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The new Danish Holiday Act introduces concurrent holiday, which means that holidays are now taken at the same time as they are accrued. This means that you can take a holiday the month after it has been have been accrued.
The new Holiday Act provides extra flexibility, and gives new graduates quick access to paid holidays. However, it also gives rise to many questions - you can get answers to them here.
For many years, accrued holidays were postponed, meaning that while you earned a holiday in one calendar year, the holiday was taken from 1 May the following year.
On 1 September 2020, a new Holiday Act came into force. The most important change from the new Holiday Act is that we go from the postponed to the concurrent taking of holidays.
The new holiday year runs from 1 September to 31 August the following year. During the holiday year, you earn 25 holiday days corresponding to 5 weeks. You can take the holiday during the holiday period, which also runs from 1 September, but which is extended by 4 months after the end of the holiday year until 31 December.
You earn 2.08 holidays per. month.
The new legislation only deals with the 5 holiday weeks that are secured through the Holiday Act.
If you are entitled to extra holidays in addition to the 5 weeks, also known as extra holiday entitlements, it is a good idea to contact your union representative or employer to hear how the extra holidays will be allocated in the future.
The local rules in the workplace or in the collective agreement determine how these are accrued, held and paid out. In the absence of a general agreement in the workplace, it depends on what, if any, is agreed between employee and employer.
Learn more about the 6th holiday week (extra holiday entitlements)
If you have found a new job, your employer must settle earned holiday allowance to FerieKonto in connection with your resignation.
When you take a holiday in your new job, you must request to have your holiday pay paid out on borger.dk in order to receive pay during your holiday.
Holiday: your right to holiday when you've changed jobs.
Have you retired from the labour market and receive pension, early retirement pension, old-age pension, flexicurity pension, or have taken up permanent residence abroad? Holiday pay earned up to and including 31 August 2019 will be settled to FerieKonto in the usual way.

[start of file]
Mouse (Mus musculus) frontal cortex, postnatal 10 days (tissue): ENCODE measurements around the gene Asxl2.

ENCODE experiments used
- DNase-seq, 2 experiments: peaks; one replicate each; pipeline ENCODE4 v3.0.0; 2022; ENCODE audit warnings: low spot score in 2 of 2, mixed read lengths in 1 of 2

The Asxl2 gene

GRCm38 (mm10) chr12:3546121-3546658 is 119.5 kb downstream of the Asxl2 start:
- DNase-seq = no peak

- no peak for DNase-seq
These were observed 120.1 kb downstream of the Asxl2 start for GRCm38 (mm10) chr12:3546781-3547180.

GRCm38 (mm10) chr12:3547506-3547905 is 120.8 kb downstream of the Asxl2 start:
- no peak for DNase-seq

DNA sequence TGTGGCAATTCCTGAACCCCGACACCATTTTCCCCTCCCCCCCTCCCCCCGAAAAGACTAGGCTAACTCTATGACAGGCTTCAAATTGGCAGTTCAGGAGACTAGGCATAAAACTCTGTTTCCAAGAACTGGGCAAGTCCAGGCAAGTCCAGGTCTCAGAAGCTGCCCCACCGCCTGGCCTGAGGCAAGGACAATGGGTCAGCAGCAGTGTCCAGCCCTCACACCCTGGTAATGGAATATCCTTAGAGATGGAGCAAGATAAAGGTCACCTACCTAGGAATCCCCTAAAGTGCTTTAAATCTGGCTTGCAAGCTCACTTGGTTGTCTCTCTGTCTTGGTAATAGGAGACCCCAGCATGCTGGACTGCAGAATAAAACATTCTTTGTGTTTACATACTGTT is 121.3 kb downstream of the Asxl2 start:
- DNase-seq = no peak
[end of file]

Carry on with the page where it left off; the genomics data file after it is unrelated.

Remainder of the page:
Holidays earned in the period 1 September 2019 up to and including 31 August 2020 will be settled to FerieKonto, which will then settle to the fund Lønmodtagernes Feriemidler.
If you resign at a time after 1 September 2020, when the new Holiday Act has come into force, holiday earned during that period will be settled in the usual way.
Holiday pay: your rights when you leave the job market.
In the past, most permanent employees have been paid the holiday supplement (1 per cent) once a year, typically with the April or May salary.
With the new Holiday Act, the employer can either pay the holiday supplement at the same time as the holiday is held or proportionally twice a year - for the first time in 2021.
According to the Holiday Act, the holiday supplement is 1 per cent. of the salary during the vesting period, but it may be higher if this is specifically agreed via your employment contract or the collective agreement or personnel handbook to which you are subject.
Read more about holiday supplement and salary during holiday.
If you have an increased holiday supplement in addition to the holiday act's 1 per cent, it depends on the specific agreement or collective agreement that regulates this what happens to the holiday supplement.
The Holiday Act only regulates the holiday supplement of 1 per cent.
Your employer has paid your holiday pay (12.5 per cent of your salary) for the period 1 September 2019 - 31 August 2020 to the Fund Lønmodtagernes Feriemidler.
You can check your frozen holiday pay on borger.dk, if you have not already been paid your frozen holiday pay.
The money will be paid out when you leave the labour market.
Read more about frozen holiday pay
If you have been ill or on maternity/paternity leave until the end of the holiday period, 4 weeks are transferred to the following period.
Holidays in excess of 4 weeks are paid out, unless you agree that this should be transferred.
It is only after the expiry of 2 following holiday periods that you can have the holiday paid out on condition that you have not had the opportunity to take the holiday during the holiday period. You can also choose to transfer the holiday the 3rd time.
Holiday and maternity/paternity leave: here are the rules.
If you have been on maternity/paternity leave from 1 September 2019 - 31 August 2020, you must be aware that you did not earn holiday during periods when you were only on maternity/paternity benefits (barselsdagpenge).
Your employer has therefore only paid money into the Employees' Holiday Funds for the periods in which you have received full or partial pay.
If you have taken maternity/paternity leave, where the employer paid partial salary, the holiday pay for the leave period is calculated at 12.5 per cent. on the basis of your usual salary for the last 4 weeks where full salary has been paid.
Read more about frozen holiday pay if you have been on maternity leave
Akademikernes Centralorganisation has in collaboration with i.a. IDA prepared a guide for the transition to the new holiday law as well as a guide for the new holiday law in the private sector. For now, it is ufortunately only available in Danish.
Read instructions on the transition to a new Holiday Act